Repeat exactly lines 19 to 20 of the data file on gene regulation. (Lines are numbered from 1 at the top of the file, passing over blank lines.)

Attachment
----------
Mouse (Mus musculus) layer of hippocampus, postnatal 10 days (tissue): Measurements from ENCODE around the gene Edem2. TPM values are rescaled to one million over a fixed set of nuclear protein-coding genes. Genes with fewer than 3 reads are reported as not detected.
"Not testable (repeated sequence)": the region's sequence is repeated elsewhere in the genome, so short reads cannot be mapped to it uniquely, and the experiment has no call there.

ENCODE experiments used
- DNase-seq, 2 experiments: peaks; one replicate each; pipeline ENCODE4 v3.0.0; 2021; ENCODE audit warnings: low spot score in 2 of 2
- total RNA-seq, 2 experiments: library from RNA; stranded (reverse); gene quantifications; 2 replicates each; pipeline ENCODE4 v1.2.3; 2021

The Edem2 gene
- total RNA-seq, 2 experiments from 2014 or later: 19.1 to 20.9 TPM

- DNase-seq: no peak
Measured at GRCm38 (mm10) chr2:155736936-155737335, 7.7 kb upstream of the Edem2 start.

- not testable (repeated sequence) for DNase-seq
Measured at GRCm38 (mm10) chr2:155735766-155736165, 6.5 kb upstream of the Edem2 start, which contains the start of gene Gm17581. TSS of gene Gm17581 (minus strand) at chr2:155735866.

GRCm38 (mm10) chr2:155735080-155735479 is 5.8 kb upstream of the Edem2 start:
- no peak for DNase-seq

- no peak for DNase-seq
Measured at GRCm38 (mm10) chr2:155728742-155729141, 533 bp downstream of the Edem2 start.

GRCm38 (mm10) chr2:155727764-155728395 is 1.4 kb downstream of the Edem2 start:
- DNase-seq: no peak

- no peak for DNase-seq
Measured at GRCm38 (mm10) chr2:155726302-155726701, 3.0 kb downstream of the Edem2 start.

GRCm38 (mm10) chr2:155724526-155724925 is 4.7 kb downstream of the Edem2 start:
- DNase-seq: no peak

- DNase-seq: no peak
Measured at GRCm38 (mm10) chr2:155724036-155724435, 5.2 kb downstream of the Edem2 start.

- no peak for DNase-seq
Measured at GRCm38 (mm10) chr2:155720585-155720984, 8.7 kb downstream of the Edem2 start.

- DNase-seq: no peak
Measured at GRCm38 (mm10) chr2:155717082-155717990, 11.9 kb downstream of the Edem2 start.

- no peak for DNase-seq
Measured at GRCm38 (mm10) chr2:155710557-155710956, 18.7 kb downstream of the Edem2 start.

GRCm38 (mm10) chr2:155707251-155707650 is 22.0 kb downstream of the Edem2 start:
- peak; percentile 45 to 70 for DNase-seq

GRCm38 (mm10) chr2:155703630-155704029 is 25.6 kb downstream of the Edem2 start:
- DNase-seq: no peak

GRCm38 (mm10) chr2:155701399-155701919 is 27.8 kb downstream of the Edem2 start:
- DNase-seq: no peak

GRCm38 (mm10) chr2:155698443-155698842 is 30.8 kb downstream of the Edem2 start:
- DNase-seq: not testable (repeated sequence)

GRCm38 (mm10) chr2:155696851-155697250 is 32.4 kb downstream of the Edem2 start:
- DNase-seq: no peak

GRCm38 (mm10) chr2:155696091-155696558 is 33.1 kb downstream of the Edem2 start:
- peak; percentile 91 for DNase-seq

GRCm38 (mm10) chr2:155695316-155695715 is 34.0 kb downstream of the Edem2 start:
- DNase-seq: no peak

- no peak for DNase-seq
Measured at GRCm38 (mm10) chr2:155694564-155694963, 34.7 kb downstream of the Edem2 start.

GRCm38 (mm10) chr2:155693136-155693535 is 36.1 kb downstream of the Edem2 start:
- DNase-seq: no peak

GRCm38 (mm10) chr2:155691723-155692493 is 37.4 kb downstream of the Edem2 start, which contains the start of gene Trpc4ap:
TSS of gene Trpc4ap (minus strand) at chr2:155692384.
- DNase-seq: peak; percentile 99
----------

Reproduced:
Measured at GRCm38 (mm10) chr2:155726302-155726701, 3.0 kb downstream of the Edem2 start.

GRCm38 (mm10) chr2:155724526-155724925 is 4.7 kb downstream of the Edem2 start: